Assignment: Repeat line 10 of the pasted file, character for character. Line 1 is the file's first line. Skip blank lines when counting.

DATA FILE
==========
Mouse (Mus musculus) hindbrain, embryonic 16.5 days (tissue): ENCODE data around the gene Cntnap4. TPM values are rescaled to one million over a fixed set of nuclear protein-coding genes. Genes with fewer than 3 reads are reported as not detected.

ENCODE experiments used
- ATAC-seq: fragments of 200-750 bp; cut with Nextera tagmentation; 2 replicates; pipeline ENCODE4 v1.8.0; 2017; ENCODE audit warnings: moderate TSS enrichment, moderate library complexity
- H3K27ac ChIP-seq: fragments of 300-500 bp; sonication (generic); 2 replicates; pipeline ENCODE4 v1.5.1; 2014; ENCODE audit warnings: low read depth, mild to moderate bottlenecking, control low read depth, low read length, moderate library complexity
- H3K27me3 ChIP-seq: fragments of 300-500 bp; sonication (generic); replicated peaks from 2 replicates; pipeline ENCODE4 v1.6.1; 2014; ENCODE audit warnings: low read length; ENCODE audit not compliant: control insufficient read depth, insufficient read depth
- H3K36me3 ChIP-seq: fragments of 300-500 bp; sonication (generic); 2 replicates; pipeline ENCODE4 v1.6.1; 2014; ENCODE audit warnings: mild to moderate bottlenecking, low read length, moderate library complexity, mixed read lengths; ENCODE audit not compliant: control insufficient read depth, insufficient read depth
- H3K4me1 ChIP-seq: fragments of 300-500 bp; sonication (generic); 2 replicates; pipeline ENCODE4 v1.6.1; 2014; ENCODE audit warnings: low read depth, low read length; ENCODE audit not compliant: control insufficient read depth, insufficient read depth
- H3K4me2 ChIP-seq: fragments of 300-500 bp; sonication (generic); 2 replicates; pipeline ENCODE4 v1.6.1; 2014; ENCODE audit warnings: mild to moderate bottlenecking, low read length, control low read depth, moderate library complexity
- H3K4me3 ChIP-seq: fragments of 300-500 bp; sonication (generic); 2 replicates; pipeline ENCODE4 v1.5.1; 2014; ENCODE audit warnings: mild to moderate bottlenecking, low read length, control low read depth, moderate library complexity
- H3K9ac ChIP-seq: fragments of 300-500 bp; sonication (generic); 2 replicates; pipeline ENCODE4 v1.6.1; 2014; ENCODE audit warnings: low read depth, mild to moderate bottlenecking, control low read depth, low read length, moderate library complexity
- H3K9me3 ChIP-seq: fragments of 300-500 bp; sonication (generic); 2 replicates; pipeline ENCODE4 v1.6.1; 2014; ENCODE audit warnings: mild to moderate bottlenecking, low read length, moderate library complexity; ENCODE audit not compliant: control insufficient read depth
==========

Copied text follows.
- H3K9ac ChIP-seq: fragments of 300-500 bp; sonication (generic); 2 replicates; pipeline ENCODE4 v1.6.1; 2014; ENCODE audit warnings: low read depth, mild to moderate bottlenecking, control low read depth, low read length, moderate library complexity